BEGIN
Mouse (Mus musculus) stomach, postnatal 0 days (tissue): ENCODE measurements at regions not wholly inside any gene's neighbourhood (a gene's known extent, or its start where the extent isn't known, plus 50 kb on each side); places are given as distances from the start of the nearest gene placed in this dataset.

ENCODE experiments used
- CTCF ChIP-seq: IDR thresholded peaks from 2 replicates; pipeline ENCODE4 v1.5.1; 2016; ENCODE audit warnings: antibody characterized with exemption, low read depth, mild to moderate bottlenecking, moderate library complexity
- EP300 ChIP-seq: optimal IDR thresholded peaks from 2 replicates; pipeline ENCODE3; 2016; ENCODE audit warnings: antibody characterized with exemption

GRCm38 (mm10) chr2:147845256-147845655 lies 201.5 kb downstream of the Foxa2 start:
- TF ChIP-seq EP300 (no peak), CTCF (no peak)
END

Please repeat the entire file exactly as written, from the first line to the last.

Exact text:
Mouse (Mus musculus) stomach, postnatal 0 days (tissue): ENCODE measurements at regions not wholly inside any gene's neighbourhood (a gene's known extent, or its start where the extent isn't known, plus 50 kb on each side); places are given as distances from the start of the nearest gene placed in this dataset.

ENCODE experiments used
- CTCF ChIP-seq: IDR thresholded peaks from 2 replicates; pipeline ENCODE4 v1.5.1; 2016; ENCODE audit warnings: antibody characterized with exemption, low read depth, mild to moderate bottlenecking, moderate library complexity
- EP300 ChIP-seq: optimal IDR thresholded peaks from 2 replicates; pipeline ENCODE3; 2016; ENCODE audit warnings: antibody characterized with exemption

GRCm38 (mm10) chr2:147845256-147845655 lies 201.5 kb downstream of the Foxa2 start:
- TF ChIP-seq EP300 (no peak), CTCF (no peak)